5 Ways to Improve Profitability at Pain-Driven ASCs
1. Invest in technology to increase efficiency and cut staff costs. Standiford Helm II, MD, of Pacific Coast Pain Management in Laguna Hills, Calif., says his practice cuts costs by concentrating on staff efficiencies. "We do still look to procedures as a major revenue source, but in an environment in which getting authorization for procedures is increasingly difficult and in which reimbursement is decreasing, we have had to look to increased efficiencies," he says. "Specifically, since our major overhead is staff, we look for efficiencies in the office as the means to stay profitable."
Dr. Helm says his practice has invested heavily in technology in order to improve efficiency. "[This is] not only electronic medical records, which I have been using for over a decade, but also technology to manage the other information flow, phones and document management," he says. In some cases, technology can replace an entire staff member by automating a process that requires significant staff member time.
2. Concentrate on orthopedics to bring more pain management cases. According to Brent Ashby, administrator of Audubon Surgery Center in Colorado Springs, Colo., concentrating on orthopedic physicians can bring additional revenue through pain management. Since his surgery center opened, Mr. Ashby has attracted three orthopedic physician groups to the center — the bulk of orthopedics in the community.
"[The presence of orthopedic physicians] has driven some of our pain management volume as well," he says. He says controlling much of the orthopedic outpatient case volume in the community is useful because the physician-investors talk up the surgery center to related sub-specialists and then benefit from their colleagues bringing more cases to the center.
3. Use a repair/maintenance vendor that can provide multiple services. Charles Friedman, MD, an anesthesiologist at West Park Surgery Center in Pinellas County, Fla., says his surgery center is regularly checked for maintenance by a biomedical technician. In order to comply with AAAHC standards of equipment maintenance, Dr. Friedman says the maintenance and cleaning services are outsourced to one vendor who is able to offer those services for a large number of the equipment.
"When we look at our maintenance contracts, we try to use a vendor that provides multiple services, as opposed to one vendor that cleans monitors, one vendor that repairs C-arms and one vendor that repairs electronic beds," he says. "We use a service that does a majority of our equipment, repairs our heating and AC, checks sterilization and so on. Also, repair/maintenance vendors are very responsive and can loan you a piece of equipment before a new pieces comes in."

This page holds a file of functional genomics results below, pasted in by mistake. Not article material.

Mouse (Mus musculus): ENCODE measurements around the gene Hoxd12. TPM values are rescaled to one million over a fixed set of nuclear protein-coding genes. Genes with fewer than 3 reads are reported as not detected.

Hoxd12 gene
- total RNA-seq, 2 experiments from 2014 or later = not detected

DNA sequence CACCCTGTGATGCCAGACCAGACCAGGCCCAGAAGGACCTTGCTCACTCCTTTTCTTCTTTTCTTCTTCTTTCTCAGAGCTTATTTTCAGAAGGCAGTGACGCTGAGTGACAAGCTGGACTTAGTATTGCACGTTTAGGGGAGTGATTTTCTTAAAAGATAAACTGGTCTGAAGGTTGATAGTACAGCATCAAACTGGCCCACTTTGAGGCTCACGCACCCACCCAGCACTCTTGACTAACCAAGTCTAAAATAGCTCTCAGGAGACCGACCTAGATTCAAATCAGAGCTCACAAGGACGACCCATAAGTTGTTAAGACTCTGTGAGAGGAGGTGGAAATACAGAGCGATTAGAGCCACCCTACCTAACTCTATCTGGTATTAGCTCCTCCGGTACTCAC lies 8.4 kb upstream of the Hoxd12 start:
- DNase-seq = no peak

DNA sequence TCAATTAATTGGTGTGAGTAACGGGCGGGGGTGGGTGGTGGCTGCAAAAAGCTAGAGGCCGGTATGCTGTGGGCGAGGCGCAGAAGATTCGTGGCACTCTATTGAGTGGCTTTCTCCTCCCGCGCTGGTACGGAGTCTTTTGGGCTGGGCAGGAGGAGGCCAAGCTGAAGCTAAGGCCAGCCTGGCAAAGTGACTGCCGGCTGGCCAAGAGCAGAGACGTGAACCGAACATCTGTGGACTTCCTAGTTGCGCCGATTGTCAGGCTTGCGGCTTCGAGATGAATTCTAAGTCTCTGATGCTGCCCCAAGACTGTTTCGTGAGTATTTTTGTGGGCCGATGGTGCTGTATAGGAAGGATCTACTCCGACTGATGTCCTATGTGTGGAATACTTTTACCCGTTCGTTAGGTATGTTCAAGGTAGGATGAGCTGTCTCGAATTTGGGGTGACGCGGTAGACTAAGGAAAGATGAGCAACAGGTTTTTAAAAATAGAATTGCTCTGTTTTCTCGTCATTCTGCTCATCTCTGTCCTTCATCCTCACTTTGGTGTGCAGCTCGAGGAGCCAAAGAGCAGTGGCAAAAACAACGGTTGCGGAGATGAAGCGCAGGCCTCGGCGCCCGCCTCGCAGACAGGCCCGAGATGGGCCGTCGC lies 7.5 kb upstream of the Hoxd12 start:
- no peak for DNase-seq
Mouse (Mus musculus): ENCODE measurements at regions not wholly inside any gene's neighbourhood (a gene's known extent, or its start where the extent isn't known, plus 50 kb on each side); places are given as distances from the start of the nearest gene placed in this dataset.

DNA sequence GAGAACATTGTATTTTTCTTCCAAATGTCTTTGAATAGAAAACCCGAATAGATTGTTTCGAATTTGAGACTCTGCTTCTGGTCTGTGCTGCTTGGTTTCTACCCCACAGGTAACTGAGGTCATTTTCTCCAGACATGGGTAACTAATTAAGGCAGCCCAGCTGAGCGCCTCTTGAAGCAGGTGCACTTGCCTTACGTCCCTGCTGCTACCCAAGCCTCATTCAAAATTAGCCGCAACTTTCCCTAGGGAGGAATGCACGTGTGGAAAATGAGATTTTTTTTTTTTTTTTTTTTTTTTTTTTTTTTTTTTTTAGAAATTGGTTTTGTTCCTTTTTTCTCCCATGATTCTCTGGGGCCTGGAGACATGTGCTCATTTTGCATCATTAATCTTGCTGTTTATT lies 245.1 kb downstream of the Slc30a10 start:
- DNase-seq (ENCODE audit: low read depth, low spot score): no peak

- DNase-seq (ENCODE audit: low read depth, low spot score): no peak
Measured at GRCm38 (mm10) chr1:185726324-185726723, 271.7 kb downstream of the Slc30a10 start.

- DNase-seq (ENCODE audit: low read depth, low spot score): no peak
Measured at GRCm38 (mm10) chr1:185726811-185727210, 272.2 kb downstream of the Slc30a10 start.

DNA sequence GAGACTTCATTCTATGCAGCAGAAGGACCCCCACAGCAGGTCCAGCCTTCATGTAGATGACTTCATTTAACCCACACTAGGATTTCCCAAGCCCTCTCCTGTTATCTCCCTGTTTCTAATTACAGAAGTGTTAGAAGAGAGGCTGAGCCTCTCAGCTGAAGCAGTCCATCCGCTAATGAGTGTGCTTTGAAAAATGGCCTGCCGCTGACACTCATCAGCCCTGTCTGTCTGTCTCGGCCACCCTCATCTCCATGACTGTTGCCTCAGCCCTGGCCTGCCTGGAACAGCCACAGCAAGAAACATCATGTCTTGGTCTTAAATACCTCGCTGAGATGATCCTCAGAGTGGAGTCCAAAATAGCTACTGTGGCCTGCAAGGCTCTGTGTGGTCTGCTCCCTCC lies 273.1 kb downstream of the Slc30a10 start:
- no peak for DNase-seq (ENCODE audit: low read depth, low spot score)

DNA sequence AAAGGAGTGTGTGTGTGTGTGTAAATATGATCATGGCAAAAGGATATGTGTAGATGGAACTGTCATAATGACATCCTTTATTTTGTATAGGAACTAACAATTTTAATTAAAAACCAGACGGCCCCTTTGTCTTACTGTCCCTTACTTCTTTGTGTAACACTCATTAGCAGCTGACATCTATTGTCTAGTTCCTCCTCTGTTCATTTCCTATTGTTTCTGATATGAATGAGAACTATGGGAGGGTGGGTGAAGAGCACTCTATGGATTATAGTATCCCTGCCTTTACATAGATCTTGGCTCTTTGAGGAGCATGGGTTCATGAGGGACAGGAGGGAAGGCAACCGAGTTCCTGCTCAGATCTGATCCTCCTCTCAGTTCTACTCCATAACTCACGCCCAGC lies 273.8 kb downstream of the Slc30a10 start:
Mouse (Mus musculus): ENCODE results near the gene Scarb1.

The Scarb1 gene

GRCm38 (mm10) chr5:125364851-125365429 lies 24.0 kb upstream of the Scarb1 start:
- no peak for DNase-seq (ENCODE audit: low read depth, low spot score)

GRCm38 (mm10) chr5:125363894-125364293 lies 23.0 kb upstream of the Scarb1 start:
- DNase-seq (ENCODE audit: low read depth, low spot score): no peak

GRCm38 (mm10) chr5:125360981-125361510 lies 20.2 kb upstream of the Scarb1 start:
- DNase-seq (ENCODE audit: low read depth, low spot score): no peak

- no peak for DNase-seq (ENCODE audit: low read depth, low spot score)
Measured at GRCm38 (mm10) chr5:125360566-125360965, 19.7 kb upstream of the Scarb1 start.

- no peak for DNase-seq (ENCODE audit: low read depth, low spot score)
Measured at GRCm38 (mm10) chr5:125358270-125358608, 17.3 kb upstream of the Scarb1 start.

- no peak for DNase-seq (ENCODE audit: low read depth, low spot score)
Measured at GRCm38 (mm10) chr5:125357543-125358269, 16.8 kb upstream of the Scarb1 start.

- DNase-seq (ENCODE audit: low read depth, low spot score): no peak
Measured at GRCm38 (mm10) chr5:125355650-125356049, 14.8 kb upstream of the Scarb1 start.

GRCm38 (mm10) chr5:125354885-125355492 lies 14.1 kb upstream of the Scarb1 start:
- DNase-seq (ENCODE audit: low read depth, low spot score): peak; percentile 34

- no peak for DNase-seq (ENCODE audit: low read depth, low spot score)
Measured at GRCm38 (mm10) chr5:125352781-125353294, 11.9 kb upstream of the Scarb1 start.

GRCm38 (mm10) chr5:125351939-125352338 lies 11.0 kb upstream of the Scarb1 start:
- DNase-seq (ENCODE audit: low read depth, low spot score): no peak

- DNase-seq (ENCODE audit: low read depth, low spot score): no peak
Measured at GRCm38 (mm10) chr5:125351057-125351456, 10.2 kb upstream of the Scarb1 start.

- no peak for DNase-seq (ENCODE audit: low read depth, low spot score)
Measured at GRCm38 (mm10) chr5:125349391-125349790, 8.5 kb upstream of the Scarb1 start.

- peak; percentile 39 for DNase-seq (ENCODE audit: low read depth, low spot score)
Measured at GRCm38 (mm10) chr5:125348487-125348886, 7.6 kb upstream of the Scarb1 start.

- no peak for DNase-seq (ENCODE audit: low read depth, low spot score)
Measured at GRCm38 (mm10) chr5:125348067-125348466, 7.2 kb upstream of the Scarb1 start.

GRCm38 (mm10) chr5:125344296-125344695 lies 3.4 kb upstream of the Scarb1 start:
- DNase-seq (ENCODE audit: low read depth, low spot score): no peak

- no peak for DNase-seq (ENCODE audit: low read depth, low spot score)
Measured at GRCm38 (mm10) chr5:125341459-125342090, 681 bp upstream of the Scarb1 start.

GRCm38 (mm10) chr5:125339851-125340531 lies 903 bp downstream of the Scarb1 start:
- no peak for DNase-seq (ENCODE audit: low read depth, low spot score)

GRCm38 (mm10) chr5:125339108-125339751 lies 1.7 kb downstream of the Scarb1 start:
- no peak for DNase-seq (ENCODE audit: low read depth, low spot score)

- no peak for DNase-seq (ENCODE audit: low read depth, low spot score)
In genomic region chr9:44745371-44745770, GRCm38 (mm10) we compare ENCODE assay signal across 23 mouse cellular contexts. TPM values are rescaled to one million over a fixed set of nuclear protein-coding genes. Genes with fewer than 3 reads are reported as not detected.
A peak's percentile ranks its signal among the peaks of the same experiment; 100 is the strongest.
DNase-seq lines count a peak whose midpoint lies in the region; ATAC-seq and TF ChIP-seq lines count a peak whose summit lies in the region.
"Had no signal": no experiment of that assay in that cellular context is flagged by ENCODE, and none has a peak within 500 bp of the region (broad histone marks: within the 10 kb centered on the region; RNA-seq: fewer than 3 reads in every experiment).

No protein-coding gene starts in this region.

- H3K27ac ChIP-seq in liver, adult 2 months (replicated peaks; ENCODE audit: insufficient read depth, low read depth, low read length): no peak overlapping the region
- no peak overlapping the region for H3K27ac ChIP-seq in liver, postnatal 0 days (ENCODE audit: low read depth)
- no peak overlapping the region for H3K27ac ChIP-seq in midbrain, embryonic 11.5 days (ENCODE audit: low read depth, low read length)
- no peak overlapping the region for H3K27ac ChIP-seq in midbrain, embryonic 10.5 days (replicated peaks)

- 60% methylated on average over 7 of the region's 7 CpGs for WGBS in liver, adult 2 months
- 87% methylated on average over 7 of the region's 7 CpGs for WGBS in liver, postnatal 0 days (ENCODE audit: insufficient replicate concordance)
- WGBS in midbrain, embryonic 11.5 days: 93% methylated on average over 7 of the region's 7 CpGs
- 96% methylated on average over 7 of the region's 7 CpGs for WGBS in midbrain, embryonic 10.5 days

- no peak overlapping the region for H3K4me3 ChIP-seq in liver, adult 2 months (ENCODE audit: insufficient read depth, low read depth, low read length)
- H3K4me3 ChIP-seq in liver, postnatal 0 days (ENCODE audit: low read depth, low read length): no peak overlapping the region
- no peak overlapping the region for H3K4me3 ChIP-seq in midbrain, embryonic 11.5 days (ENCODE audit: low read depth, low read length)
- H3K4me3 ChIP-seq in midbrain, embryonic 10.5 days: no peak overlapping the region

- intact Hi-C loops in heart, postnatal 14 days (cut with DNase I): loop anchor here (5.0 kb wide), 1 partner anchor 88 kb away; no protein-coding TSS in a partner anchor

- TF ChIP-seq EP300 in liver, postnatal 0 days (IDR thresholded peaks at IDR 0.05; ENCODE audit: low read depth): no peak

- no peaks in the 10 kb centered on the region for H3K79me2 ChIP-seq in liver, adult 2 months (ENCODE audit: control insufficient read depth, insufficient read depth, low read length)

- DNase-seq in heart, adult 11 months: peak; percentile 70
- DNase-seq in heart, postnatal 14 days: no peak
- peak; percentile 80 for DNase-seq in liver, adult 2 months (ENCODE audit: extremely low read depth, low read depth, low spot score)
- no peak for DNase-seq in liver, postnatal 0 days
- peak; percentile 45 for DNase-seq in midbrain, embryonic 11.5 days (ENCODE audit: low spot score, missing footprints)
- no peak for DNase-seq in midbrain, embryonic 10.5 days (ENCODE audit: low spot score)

West Park also uses laundry services instead of tasking staff members to clean linens. Dr. Friedman says the surgery center saw a savings of $0.40-$0.50 per piece of linen by hiring laundry services. "It may seem like a small amount of savings, but every small saving eventually adds up."
4. Opt for spinal cord implants rather than pain pumps. Spinal cord implants are increasingly attractive to patients and physicians because of the problems that can arise with pain pumps, says Robert Saenz, CEO of Tulsa Pain Consultants. "The problem with pumps is that while they can be very effective in helping a patient control medication flow, refills are necessary and there are complications that go along with the pumps," he says. "These include the possibility of infection and blockage, which could have serious consequences."
Refills for pain pumps are also not reimbursed well by federal or commercial insurers, he says. In many cases, there is no incentive for the physician to perform a refill because the cost of the medication outweighs the reimbursement. Spinal cord implants do not need to be refilled and receive better reimbursement than pumps, he says.
5. Modify hours of availability based on case volume. When there are not enough procedures scheduled in one day's work, Dr. Friedman suggests closing the center to save on staffing costs, which are arguably the biggest expense at an ASC. West Park aims to schedule at least 16 procedures for one day at West Park.
"We look at our schedule on a daily basis, and we schedule 25 cases for a full day and 16 cases for a half day," he says. "We start by booking a full morning, and once a full morning is booked, we book an afternoon. If the afternoon doesn't book up, we usually shift the patients to another day, turn off the lights and equipment, and go home early."
Related Articles on Pain Management:
15 New Statistics on Pain Management Case Volume in ASCs
FDA Panel Allows Painkiller Developers to Continue Drug Trials
FDA Delays Relaunch of Cancer Painkiller Onsolis
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